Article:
be an employee shortage and industries will be

for Aboriginal female youth it was pregnancy or

struggling to look for skilled workers.

looking after children.

ize that closing the Native education gap could

secondary school, they are often faced with a

add much-needed fuel to the economy. “The

serious lack of funding. The notion that all First

long-term future not only of our Native peoples

Nations students receive a “free education” is far

but of this country is education,” said Purdy

outmoded and many, like myself, graduate facing

Crawford, a prominent businessman, to the

high student loan debts just like most Canadian

Globe and Mail.

students. According to the Aboriginal People’s survey, the number one reason why students don’t finish their studies is related to finances.

One solution is to bring distance education to reservations, so that community members can access education without leaving their families and

Although education is a treaty right, there is

way of living. The First Nations Technical Institute

a serious lack of post secondary education

in Tyendinaga, Ontario offers a variety of diploma,

funding (PSE) from the Canadian government

degree and certificate programs, uses various de-

to make it accessible for all Native students.

livery methods to reduce barriers to PSE, and has

Federal funding is only increased 2 percent a

a 90 percent employment rate for graduates.

year, while tuition is increasing at 4.4 percent a year and the number of eligible students has increased significantly due to population demographics and Bill C3, which granted previously ineligible youth Indian Status.


Many corporate leaders are on board. They real-

When Aboriginal youth are eligible for post-

Resources and energy industries are also putting forth great strides to bring technical training to First Nations communities so that they can employ community members in their initiatives. In Timmins, Ont., Dumas Mining creat-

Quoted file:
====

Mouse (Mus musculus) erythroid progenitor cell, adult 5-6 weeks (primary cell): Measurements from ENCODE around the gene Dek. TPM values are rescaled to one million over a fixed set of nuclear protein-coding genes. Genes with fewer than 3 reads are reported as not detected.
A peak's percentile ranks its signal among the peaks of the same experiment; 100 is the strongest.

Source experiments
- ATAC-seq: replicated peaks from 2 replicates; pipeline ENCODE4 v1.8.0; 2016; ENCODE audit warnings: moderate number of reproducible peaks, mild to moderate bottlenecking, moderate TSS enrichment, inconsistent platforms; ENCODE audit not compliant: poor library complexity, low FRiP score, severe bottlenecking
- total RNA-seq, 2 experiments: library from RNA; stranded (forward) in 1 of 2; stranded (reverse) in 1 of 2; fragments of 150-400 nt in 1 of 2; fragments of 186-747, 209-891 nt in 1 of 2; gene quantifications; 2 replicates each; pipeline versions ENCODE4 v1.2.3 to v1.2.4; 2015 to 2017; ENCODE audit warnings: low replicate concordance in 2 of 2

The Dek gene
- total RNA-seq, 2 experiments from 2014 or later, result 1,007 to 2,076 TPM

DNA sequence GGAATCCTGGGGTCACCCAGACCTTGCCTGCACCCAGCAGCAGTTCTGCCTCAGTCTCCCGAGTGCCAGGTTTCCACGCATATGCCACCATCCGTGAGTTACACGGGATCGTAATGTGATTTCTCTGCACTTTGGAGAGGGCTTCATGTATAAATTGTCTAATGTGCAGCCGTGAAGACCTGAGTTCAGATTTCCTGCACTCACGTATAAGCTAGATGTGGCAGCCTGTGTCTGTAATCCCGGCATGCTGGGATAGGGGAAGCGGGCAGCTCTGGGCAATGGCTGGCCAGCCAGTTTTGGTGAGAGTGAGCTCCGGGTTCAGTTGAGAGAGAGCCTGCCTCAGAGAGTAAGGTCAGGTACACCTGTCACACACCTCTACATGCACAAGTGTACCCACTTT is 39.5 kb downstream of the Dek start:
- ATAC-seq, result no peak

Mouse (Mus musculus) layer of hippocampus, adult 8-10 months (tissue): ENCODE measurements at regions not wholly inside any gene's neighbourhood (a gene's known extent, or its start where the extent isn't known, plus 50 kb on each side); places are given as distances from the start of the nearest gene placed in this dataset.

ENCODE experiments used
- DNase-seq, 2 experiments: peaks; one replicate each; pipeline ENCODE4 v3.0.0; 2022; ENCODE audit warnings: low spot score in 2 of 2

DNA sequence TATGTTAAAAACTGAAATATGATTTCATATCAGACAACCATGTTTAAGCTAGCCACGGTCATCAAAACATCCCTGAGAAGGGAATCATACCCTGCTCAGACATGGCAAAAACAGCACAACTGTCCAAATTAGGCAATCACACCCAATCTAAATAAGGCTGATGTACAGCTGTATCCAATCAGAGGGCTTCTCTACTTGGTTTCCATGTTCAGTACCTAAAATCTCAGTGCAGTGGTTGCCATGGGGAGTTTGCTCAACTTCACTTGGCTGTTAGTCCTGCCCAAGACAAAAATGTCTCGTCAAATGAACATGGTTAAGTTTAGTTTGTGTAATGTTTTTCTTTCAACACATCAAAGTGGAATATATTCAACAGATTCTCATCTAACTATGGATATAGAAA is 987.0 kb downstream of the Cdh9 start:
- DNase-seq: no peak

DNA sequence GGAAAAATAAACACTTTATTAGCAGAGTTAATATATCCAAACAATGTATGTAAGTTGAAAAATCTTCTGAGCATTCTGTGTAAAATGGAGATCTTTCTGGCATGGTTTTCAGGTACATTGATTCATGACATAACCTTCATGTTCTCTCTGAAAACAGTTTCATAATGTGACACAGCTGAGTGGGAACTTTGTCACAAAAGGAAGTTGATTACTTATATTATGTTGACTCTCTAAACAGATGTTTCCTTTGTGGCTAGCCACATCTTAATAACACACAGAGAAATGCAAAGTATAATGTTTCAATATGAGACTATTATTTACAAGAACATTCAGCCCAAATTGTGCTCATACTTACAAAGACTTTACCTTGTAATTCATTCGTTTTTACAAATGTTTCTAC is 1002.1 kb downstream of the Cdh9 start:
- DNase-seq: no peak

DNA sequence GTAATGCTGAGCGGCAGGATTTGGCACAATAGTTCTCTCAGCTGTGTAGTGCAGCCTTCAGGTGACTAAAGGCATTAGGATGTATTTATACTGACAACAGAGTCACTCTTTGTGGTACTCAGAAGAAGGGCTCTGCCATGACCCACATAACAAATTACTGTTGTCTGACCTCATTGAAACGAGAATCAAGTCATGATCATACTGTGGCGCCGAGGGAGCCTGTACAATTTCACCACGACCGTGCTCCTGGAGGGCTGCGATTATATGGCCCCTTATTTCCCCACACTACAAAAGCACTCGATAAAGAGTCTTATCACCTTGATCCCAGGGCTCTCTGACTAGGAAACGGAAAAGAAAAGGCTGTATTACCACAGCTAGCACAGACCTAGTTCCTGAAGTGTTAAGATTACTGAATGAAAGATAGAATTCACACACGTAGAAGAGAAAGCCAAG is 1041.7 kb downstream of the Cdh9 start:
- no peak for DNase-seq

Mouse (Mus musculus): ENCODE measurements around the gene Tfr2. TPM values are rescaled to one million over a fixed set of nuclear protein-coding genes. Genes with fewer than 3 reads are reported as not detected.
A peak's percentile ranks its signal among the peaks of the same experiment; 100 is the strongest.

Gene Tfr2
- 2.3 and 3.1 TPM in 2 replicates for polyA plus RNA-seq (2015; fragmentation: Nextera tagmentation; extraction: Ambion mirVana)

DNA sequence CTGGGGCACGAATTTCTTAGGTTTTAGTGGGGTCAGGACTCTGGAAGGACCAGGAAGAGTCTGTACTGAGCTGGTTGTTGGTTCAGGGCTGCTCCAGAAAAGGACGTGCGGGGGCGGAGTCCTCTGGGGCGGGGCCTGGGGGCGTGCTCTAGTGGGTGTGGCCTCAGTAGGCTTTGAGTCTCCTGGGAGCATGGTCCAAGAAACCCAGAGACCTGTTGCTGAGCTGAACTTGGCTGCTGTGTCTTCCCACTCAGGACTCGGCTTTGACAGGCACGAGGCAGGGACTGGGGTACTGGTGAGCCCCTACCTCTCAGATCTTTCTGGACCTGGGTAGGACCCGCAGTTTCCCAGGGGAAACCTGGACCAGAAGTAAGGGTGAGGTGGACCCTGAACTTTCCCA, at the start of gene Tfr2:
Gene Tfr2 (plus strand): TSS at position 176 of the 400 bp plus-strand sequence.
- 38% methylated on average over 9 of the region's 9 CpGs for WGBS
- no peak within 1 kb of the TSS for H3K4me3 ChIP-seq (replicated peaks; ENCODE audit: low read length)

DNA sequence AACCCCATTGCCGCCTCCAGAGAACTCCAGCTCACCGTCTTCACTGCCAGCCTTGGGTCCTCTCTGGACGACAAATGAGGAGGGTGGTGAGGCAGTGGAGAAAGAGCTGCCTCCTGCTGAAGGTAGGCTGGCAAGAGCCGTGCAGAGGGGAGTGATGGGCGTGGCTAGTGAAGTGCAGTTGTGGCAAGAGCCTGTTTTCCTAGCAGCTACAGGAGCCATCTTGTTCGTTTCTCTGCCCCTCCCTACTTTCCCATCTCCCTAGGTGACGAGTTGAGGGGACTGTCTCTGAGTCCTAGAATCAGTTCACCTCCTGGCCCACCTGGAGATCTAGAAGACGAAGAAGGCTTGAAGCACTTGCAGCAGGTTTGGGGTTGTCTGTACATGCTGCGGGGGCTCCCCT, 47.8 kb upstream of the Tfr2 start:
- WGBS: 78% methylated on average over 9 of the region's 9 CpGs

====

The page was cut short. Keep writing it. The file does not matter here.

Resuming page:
“If our students struggle through their child-

ed a partnership with Wabun Tribal Council to

hood to get to the point where they can go on

prepare First Nations people with the adequate

to advanced training, advanced education,

training for mining, and they are guaranteed

and then find that the resources aren’t there

jobs upon completion. This is just one of many

for them to move on, the tragedy is so painful

employment and education gap solutions cre-

we simply cannot allow it to happen,” (Excerpt

ated across the country. If you are interested in creating your own solution


and are a recent BEd graduate looking to gain experience, why not consider teaching in a First Nations community? There are so many across the country looking for eager, bright teachers that are committed to understanding First Nations people and interested in social justice. Many can be found on the Education Canada website. For those who are not on the teacher track, but would still like to contribute, I would suggest finding a local First Nations organization or

visit many of these schools in Ontario, I have also

from National Aboriginal Achievement Founda-

agency and enquire to any volunteer positions

witnessed firsthand how few of these schools offer

tion, No Higher Priority).

that suit your skills. Many local Friendship Cen-

These students are already forced to only be able to be college ready, and never given the opportunity to challenge themselves with these courses.

There are great prospects for those that do finish their postsecondary education; in many urban areas, employment rates among Aboriginal peoples with a university degree are even high-

and are a good resource at being able to find out what volunteer positions are available in your local town or city.

Students that study off-reserve don’t necessar-

er than non-Aboriginal people with the same

It is clear that the state of Aboriginal education

ily fare much better than those that stay on re-

educational level.